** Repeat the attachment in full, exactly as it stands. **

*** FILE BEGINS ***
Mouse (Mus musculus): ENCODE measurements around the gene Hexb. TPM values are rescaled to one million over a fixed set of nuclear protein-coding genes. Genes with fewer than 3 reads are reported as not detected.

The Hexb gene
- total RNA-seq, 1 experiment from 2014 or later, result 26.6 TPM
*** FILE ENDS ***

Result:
Mouse (Mus musculus): ENCODE measurements around the gene Hexb. TPM values are rescaled to one million over a fixed set of nuclear protein-coding genes. Genes with fewer than 3 reads are reported as not detected.

The Hexb gene
- total RNA-seq, 1 experiment from 2014 or later, result 26.6 TPM